Let it be, please
Vapid film makes The Beatles boring
Yesterday takes an interesting premise—“What would the world be like if the music of The Beatles didn’t exist?”—and totally squanders it.
Danny Boyle (127 Hours, Slumdog Millionaire) directs the strained saga of Jack Malik (Himesh Patel), a wannabe musician working part-time in a grocery store while also busking on street corners and playing small solo gigs with his trusty guitar. Jack’s music career is managed by Ellie (Lily James), who nurtures a decades-old crush on Jack as she books him gigs at hotels and music-fest side-tents.
One day while riding his bike home—at the same time the world suffers some sort of momentary power loss—Jack gets hit by a bus. The wreck knocks out a couple of his teeth and busts his guitar. Just before his accident, he’d sworn to end his music career—probably a good idea because he totally sucks.
Post-accident, Ellie and some friends gift Jack a new guitar and suggest he bust out a song for them. He goes with “Yesterday” by The Beatles, and they are moved, as if hearing the song for the first time. That’s because they are hearing it for the first time. A quick Google check by Jack confirms the impossible: Somehow, someway, he now lives in a parallel world where John, Paul, George and Ringo never came together to make music.
So what does Jack do? Why, he plagiarizes The Beatles catalog. He plasters Post-its for their songs all over his room, and starts re-creating their tracks. He struggles with the lyrics to “Eleanor Rigby,” but he gets enough right to catch the ears of agents and producers everywhere. Jack does not look like a rock star, but no matter. With the music of The Beatles propelling him, this average kid starts to go places.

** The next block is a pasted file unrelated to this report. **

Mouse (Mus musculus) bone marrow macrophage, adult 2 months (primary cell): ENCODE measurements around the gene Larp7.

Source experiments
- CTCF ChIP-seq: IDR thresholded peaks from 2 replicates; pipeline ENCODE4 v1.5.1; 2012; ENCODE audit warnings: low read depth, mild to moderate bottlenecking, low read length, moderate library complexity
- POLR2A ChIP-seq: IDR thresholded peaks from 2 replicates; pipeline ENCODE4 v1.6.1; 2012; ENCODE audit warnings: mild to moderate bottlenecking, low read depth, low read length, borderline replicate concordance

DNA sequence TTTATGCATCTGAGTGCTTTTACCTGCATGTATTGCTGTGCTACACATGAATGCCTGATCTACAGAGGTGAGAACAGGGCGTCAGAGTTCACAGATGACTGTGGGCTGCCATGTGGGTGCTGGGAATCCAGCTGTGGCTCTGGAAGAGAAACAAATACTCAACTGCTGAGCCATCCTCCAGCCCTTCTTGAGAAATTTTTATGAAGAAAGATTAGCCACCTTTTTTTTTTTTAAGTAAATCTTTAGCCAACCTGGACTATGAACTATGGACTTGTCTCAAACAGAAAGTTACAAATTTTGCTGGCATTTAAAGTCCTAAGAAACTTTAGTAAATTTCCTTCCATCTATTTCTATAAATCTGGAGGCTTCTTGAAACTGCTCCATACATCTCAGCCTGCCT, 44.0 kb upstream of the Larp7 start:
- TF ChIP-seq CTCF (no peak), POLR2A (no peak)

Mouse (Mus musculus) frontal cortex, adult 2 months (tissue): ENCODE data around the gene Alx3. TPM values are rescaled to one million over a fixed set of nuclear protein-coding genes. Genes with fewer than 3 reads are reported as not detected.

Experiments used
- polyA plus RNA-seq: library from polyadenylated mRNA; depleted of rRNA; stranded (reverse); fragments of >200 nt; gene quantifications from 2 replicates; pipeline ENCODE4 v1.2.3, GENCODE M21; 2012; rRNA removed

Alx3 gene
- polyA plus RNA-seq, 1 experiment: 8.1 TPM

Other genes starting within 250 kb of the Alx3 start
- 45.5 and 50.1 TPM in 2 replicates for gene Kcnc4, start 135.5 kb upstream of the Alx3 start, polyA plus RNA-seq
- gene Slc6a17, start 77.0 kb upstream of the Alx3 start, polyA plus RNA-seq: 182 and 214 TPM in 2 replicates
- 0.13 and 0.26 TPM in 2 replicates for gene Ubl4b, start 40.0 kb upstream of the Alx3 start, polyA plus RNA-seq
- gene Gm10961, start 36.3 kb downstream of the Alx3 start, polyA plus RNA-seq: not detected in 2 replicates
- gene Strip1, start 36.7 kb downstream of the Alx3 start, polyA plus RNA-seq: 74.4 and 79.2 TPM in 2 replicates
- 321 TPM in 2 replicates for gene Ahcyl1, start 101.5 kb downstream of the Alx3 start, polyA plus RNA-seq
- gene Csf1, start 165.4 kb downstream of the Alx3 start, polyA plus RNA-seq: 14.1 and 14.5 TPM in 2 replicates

Now, this act—stealing the music of the best group in rock history—is a grievous action, is it not? Only a true prick would steal music and try to pass it off as his own, right? And this is where the film goes terribly wrong. Rather than explore the dark side of plagiarism in a comedic way, or seriously address a world without The Beatles, the movie seems scared of itself and becomes nothing but a lame rom-com. An opportunity for some mind-bending alternate reality is squandered for an exercise in whether Jack and Ellie will kiss.
Movies that feature The Beatles’ music can be great. Across the Universe stands as a fine exercise on how to use their tunes in film. Yesterday is a vapid, unimaginative mess. Given the mode in which it’s presented, I actually winced when the music came on.
You have to really screw up to make The Beatles boring.